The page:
The Nigerian Communications Commission (NCC) has disclosed that the auction of the 3.5 Gigahertz (3.5 GHz) spectrum for the deployment of Fifth Generation (5G) technology in Nigeria will take place on December 13, 2021.
According to facts contained in the Information Memorandum (IM) presented at a stakeholder engagement forum organised on 5G spectrum in Lagos, recently, the NCC is adopting Ascending Clock Auction format, which is software-based while a mock auction has been slated for December 10, 2021, as a precursor to the actual auction on December 13, 2021.
The Director, Public Affairs of the commissioned, Dr Ikechukwu Adinde explained in a statement that the IM provides information, conditions, obligations, financial implication, timelines and other necessary details on the planned 3.5Ghz spectrum auction.
The IM also explains the rollout obligations of the would-be eventual winners of the spectrum licence auction, whose reserved price has been pegged at $197.4 million (N75 billion).
The IM also states that only licensees, who make down payment of 10 per cent of the reserved bid price and with 100 per cent regulatory compliance would be allowed to participate in the auction while licensees with outstanding debts that have secured NCC’s approval for a payment plan will be allowed to participate in the auction.
According to the IM, the auction comes with a 10-year spectrum licence and a minimum requirement of an operational Universal Access Service Licence (UASL). However, new entrants or licensees without a UASL will be required to obtain a UASL operational license to be qualified for the 5G licence.
The eventual licensees will have a rollout obligation plan spanning a period of 10 years, beginning from the date of award of the licence. Between the first and second year of the licence, the operators are expected to rollout service in, at least, one state in each geo-political zone.
From the third to fifth year, they are obligated to cover all the zones. Between six to 10 years, they should cover all the states in the country, according to guidelines set out in the IM.
Speaking at the forum, Minister of Communications and Digital Economy, Prof. Isa Ali Ibrahim Pantami, said the Ministry has been working closely with the Commission to ensure that necessary spectrum resources needed for the deployment of 5G network in Nigeria to accelerate the nation’s digital economy space is made available.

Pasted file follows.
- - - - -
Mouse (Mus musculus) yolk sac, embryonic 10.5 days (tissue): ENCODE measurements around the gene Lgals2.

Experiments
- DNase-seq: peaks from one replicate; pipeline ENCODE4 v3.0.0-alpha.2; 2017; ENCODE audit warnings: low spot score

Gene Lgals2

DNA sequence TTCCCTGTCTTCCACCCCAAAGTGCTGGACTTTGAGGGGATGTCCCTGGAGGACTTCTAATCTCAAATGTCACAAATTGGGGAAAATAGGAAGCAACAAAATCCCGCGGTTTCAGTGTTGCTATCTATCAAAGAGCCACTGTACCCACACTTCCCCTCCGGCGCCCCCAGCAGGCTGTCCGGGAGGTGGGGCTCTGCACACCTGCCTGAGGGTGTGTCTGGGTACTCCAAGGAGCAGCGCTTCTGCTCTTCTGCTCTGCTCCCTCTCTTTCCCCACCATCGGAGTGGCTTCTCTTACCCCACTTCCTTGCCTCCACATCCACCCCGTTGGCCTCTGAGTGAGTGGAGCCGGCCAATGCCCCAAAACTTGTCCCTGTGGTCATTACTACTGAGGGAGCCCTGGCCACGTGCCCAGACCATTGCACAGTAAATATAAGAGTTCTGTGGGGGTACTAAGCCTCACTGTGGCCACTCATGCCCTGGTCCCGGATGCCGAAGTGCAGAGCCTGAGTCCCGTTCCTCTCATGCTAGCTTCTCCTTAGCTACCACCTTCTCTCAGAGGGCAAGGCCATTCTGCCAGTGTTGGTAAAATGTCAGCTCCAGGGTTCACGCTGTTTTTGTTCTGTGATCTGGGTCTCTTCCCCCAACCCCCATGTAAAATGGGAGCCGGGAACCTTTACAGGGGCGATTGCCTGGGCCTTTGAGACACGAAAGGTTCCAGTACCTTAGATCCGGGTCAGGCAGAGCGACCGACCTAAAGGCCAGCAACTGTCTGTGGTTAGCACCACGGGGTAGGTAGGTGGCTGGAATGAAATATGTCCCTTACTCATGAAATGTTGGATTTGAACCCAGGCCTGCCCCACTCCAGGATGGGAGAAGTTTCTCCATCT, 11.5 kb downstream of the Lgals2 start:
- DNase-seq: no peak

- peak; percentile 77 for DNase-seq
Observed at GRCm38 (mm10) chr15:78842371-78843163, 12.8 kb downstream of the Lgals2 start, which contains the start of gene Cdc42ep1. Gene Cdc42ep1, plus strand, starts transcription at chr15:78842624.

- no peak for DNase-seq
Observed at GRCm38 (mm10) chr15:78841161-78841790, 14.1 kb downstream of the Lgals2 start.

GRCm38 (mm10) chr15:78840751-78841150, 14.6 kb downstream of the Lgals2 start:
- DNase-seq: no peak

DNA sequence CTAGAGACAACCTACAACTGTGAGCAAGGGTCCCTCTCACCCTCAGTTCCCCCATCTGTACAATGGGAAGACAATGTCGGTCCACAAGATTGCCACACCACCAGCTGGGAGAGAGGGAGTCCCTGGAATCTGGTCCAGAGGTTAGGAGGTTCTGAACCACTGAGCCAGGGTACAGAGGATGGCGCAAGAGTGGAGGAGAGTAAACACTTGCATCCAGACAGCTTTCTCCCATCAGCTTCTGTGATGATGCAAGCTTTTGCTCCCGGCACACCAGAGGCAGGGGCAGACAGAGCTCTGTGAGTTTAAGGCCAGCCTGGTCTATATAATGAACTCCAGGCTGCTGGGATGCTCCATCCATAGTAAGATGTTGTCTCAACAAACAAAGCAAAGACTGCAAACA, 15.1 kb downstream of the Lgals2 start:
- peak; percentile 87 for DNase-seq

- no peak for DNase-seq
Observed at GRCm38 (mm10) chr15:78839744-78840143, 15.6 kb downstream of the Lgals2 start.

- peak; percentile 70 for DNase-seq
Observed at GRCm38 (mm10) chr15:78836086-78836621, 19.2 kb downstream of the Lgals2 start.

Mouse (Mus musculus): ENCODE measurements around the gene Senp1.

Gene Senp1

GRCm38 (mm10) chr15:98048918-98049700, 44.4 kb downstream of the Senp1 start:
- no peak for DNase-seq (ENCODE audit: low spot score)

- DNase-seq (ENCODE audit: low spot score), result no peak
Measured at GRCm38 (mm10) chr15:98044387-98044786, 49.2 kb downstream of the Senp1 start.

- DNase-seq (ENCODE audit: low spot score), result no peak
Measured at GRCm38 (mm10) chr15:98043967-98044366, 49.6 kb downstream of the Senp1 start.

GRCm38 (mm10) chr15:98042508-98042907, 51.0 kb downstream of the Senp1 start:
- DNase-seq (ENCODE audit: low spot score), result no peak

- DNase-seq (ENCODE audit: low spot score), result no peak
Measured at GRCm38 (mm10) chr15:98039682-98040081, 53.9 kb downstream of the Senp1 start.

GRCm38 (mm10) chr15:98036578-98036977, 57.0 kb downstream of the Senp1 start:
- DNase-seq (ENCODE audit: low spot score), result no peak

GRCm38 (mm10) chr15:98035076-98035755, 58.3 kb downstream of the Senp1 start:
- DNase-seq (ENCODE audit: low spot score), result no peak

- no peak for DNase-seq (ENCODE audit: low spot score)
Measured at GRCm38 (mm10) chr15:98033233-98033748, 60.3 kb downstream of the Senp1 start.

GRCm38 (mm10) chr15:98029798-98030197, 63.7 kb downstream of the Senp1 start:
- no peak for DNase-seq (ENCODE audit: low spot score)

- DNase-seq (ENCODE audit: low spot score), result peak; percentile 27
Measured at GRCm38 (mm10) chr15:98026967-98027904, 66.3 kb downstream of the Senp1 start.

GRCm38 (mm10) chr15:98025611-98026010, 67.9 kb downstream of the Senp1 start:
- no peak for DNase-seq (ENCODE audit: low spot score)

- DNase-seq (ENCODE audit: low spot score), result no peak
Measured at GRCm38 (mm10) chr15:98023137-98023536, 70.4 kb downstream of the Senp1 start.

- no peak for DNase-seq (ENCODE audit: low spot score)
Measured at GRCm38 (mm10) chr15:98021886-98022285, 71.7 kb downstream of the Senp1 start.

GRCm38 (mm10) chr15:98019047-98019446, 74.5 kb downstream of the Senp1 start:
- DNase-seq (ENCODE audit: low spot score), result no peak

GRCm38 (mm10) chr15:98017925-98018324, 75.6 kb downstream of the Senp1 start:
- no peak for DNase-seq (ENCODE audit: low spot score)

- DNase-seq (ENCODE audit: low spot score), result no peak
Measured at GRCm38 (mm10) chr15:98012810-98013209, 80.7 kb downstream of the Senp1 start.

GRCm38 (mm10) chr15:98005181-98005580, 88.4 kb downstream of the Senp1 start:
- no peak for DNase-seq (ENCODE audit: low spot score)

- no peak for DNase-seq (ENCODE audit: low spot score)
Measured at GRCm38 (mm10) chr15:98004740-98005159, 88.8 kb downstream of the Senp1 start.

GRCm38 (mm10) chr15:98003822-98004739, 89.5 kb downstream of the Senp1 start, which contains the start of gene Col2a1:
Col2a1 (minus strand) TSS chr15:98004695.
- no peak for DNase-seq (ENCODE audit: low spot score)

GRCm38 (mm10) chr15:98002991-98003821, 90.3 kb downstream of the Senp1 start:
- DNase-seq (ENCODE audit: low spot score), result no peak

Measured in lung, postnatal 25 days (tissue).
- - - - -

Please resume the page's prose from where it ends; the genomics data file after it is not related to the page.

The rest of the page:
Represented by a Director in the Ministry, who is concurrently the Secretary, National Frequency Management Council (NFMC), Abubakar Ladan, the Minister said the 3.5GHz is the most popular spectrum band used globally by regulators and operators for the deployment of 5G technology, and it seems the only band available in Nigeria for immediate use by operators.
In his address, the Executive Vice Chairman of NCC, Prof. Umar Garba Danbatta, outlined the various steps diligently taken by the Commission that culminated in present status of the 5G deployment plan. He also reeled out data to justify how profitable investment in 5G deployment will be for potential operators and investors in the country.
According to him, “Nigeria has an estimated population of 214 million, with an average growth rate of 2.6% annually. Approximately 76.46 per cent of the population is under the age of 35. In line with these demographic changes, internet penetration grew from 3 per cent in 2004 to 73.82 per cent as at September, 2021, and broadband penetration increased from less than 10 per cent in 2015 to 40.01 per cent in September, 2021.”
He said while the global impact of Fourth Generation (4G) technology brought about increase in mobile usage and network performance, 5G technology will leverage on this momentum, bringing substantial network improvements, including higher connection speed, mobility and capacity, as well as low-latency capabilities.
The Association of Licensed Telecoms Operators of Nigeria (ALTON), among others, called on the government to continue to make the operating environment more conducive for the existing and prospective licensees in the telecom ecosystem, in order to enable Nigeria to fully harness and harvest the derivable benefits of mobile technology in the country.
The stakeholder engagement forum was organized in line with the provisions of the Nigerian Communications Act (NCA) 2003 and NCC’s tradition of consultative regulatory practice.
The Forum was well attended by industry stakeholders, such as operators, industry associations and groups, advocacy bodies, and the media.